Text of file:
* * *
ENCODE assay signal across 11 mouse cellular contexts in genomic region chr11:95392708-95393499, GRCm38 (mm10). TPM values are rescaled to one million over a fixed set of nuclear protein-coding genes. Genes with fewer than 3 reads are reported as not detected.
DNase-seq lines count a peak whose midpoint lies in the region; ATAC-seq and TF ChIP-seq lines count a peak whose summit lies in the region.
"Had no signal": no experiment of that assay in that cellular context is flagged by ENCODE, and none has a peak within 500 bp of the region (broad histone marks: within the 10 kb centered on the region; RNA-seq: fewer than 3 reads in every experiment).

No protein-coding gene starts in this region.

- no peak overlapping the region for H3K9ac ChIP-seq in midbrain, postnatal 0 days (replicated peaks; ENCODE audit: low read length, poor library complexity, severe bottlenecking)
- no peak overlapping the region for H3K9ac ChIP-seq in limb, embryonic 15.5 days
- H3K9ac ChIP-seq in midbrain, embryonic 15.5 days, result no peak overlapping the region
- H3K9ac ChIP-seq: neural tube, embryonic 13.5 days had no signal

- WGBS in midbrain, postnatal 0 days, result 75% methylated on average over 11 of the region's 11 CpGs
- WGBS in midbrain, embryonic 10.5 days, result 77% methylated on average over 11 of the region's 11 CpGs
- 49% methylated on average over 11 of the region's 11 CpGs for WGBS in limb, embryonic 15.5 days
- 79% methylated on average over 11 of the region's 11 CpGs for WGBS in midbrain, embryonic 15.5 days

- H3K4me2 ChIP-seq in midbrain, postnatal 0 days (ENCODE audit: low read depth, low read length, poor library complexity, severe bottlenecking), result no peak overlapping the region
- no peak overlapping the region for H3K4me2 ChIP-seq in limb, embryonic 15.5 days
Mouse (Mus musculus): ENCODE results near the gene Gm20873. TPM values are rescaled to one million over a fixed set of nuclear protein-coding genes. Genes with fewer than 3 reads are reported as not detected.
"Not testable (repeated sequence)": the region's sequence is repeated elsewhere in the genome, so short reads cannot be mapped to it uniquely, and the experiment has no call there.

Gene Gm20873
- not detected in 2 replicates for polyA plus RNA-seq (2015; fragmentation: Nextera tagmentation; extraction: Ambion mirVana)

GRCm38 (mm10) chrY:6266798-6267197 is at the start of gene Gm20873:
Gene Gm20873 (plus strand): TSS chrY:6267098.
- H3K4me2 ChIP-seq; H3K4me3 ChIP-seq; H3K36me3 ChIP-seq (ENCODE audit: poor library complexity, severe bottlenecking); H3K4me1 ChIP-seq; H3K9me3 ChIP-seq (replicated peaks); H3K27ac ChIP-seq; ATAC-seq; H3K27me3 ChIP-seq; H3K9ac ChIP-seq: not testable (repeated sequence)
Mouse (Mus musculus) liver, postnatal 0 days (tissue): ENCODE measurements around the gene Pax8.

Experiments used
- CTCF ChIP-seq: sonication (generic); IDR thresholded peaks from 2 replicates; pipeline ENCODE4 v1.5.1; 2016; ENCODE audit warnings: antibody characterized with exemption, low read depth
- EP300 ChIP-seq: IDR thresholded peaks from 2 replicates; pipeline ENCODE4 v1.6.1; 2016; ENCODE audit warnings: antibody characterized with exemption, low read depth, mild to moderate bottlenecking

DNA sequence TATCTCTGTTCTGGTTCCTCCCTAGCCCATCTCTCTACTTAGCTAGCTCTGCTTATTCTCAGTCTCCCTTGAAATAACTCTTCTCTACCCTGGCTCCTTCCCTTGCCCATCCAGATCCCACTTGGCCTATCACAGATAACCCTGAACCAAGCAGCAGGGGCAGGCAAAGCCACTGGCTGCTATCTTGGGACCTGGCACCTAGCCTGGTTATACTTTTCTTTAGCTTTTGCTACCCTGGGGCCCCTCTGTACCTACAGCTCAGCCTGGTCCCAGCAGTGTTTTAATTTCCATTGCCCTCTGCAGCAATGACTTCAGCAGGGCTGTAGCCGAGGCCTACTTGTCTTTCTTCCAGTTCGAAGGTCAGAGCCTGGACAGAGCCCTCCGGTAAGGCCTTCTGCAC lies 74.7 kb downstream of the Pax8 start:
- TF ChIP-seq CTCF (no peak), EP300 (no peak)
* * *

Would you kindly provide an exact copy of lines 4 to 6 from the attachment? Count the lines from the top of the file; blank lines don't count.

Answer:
No protein-coding gene starts in this region.

- no peak overlapping the region for H3K9ac ChIP-seq in midbrain, postnatal 0 days (replicated peaks; ENCODE audit: low read length, poor library complexity, severe bottlenecking)
- no peak overlapping the region for H3K9ac ChIP-seq in limb, embryonic 15.5 days